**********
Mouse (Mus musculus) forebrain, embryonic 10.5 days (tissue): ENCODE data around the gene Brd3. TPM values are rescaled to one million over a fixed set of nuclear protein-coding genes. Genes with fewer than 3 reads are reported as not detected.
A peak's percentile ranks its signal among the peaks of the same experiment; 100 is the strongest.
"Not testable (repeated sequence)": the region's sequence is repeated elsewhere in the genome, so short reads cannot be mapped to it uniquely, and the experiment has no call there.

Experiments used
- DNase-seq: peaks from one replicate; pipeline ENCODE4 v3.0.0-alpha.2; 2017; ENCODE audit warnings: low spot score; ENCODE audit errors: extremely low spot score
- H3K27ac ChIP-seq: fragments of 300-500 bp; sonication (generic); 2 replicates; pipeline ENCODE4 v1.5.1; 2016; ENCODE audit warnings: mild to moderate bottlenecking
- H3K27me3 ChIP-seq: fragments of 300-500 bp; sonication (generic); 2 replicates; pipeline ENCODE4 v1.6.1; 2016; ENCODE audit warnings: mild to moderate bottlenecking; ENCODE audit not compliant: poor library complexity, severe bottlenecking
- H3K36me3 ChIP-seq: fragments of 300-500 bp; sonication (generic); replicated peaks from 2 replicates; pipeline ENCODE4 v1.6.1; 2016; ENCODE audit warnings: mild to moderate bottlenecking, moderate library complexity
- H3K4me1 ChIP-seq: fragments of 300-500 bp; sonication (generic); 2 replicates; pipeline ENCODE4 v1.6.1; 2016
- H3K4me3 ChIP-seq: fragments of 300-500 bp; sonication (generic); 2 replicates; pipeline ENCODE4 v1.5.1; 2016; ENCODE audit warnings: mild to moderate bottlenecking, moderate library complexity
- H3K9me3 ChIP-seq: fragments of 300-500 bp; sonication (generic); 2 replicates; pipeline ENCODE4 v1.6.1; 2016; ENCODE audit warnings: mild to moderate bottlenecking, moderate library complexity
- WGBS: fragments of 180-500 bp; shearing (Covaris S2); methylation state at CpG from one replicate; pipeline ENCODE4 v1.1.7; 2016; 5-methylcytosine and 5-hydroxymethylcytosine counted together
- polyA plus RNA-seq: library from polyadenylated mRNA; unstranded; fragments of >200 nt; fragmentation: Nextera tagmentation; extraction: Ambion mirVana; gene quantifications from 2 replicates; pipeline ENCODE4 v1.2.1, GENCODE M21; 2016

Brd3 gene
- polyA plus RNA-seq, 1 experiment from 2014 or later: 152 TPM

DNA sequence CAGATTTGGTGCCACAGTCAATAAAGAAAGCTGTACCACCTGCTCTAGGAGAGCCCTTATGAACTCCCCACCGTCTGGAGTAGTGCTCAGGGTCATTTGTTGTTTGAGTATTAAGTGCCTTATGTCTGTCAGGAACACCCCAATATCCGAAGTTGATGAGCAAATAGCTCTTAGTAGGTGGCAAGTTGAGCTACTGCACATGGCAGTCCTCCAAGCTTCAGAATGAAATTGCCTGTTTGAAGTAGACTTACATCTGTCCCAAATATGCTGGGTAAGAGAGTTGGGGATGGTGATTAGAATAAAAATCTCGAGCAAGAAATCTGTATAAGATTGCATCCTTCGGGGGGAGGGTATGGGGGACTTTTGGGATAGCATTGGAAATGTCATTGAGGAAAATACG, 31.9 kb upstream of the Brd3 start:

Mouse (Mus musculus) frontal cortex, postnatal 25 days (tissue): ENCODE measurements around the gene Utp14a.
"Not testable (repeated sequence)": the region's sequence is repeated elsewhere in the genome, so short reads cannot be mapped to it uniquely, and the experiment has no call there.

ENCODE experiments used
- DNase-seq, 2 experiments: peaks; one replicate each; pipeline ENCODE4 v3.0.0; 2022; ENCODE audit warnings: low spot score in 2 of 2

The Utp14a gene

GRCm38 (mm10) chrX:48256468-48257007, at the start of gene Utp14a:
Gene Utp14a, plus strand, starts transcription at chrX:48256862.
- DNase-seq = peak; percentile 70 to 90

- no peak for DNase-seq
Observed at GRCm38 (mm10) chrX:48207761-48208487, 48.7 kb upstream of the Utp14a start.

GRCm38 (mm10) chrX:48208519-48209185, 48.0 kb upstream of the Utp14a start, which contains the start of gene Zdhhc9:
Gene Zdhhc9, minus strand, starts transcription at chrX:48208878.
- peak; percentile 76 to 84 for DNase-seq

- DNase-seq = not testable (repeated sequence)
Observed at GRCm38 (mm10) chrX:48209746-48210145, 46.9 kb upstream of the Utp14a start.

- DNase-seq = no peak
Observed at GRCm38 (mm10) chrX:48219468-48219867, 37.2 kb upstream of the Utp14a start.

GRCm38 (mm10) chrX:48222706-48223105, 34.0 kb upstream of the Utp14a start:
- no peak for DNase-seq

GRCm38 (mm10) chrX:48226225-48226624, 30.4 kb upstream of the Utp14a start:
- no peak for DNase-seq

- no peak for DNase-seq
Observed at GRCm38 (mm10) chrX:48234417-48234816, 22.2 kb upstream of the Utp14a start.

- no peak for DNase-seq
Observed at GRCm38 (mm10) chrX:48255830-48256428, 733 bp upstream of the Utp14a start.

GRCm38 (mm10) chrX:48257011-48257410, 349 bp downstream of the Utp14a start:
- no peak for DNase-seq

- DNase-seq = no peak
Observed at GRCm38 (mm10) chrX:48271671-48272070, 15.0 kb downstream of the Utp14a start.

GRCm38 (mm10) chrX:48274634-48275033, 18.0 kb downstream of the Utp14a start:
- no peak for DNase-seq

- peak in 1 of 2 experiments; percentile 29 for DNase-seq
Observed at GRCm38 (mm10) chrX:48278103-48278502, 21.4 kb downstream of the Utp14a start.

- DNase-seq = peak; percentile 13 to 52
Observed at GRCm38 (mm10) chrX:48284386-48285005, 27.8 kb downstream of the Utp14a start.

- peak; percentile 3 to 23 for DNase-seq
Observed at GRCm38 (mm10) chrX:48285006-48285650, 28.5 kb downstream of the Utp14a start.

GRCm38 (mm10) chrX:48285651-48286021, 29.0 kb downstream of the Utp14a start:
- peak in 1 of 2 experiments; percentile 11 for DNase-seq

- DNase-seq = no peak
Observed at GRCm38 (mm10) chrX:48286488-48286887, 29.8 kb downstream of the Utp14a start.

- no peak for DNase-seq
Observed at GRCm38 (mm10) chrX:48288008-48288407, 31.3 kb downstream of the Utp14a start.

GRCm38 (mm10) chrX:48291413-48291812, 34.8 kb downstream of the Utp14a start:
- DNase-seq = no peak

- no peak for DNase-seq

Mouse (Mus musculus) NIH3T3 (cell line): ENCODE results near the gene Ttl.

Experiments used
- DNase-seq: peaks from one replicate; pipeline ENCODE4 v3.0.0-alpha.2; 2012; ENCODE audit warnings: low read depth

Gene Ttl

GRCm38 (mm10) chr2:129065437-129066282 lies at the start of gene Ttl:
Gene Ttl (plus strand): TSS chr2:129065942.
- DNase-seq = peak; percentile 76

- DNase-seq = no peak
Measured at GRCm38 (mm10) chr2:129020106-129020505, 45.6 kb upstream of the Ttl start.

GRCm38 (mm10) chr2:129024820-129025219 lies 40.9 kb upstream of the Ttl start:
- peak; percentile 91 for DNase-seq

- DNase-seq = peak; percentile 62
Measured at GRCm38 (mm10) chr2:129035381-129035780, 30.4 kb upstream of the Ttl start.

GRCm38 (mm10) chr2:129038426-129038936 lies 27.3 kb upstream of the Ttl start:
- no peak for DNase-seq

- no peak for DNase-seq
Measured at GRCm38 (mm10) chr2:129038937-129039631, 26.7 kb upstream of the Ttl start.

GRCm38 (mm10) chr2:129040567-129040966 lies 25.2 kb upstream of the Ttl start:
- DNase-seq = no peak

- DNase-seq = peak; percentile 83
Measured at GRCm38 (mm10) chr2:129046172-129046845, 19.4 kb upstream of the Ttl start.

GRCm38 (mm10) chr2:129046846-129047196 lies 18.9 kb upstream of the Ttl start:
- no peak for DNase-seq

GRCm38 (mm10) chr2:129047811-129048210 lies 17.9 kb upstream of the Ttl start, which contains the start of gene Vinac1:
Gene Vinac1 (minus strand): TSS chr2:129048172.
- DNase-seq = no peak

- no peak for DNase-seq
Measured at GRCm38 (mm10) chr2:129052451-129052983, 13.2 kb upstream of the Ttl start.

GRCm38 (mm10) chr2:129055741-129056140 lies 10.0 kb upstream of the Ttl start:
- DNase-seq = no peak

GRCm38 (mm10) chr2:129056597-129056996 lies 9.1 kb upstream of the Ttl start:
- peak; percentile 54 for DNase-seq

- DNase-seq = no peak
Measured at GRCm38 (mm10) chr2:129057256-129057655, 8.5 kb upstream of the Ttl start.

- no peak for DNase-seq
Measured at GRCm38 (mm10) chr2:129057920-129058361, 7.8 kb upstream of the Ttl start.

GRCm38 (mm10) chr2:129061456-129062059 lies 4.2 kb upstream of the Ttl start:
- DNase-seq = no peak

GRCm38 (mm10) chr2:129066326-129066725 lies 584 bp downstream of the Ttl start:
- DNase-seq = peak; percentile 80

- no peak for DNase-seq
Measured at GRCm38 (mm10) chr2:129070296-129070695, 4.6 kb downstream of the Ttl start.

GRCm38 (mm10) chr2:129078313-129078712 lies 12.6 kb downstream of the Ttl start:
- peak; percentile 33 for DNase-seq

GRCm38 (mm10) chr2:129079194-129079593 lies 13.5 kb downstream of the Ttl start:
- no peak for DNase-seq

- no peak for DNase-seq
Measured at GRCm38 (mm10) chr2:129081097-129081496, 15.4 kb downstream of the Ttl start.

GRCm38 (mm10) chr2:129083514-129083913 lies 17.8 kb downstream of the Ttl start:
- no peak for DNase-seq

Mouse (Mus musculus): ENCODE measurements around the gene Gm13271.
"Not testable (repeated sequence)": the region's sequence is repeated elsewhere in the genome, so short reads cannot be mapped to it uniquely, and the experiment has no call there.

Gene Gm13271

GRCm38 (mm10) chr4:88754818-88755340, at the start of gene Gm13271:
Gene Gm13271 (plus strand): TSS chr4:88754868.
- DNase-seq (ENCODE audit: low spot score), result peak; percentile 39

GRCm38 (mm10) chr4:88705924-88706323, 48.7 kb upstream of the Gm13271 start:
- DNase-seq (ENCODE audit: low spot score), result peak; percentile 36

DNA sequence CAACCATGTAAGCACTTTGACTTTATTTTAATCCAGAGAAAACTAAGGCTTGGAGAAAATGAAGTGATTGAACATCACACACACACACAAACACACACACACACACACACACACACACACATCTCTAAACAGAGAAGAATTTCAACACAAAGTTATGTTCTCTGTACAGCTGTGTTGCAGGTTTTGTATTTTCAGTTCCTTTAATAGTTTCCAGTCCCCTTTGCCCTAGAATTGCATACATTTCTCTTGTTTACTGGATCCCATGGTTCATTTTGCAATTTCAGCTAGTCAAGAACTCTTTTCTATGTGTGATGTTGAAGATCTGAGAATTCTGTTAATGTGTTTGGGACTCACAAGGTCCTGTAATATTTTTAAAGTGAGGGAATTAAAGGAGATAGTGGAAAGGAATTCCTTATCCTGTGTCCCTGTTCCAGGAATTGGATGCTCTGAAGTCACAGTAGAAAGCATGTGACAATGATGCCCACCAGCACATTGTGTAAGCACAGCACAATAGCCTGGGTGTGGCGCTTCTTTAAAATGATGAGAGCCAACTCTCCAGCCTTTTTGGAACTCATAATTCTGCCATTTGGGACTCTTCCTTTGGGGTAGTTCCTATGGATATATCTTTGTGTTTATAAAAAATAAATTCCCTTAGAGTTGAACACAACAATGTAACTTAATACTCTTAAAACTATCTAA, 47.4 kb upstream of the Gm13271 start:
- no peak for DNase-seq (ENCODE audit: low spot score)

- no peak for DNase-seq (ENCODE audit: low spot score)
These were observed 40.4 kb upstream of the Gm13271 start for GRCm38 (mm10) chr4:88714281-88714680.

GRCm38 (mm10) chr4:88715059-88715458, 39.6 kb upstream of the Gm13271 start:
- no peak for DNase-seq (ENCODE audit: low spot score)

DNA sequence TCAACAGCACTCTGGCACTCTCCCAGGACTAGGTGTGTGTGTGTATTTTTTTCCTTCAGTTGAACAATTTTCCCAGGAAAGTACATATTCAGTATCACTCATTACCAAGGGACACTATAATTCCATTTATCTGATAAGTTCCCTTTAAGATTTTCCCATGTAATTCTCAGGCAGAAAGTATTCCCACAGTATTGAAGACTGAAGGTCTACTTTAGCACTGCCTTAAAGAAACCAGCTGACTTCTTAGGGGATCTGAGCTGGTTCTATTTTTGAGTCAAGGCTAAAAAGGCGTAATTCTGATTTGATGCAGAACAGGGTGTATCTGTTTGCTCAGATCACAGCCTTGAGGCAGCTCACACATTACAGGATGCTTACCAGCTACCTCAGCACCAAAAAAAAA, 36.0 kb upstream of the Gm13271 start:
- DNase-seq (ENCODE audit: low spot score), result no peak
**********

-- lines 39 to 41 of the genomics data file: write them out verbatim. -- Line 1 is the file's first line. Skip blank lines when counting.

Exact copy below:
Observed at GRCm38 (mm10) chrX:48234417-48234816, 22.2 kb upstream of the Utp14a start.

- no peak for DNase-seq
Observed at GRCm38 (mm10) chrX:48255830-48256428, 733 bp upstream of the Utp14a start.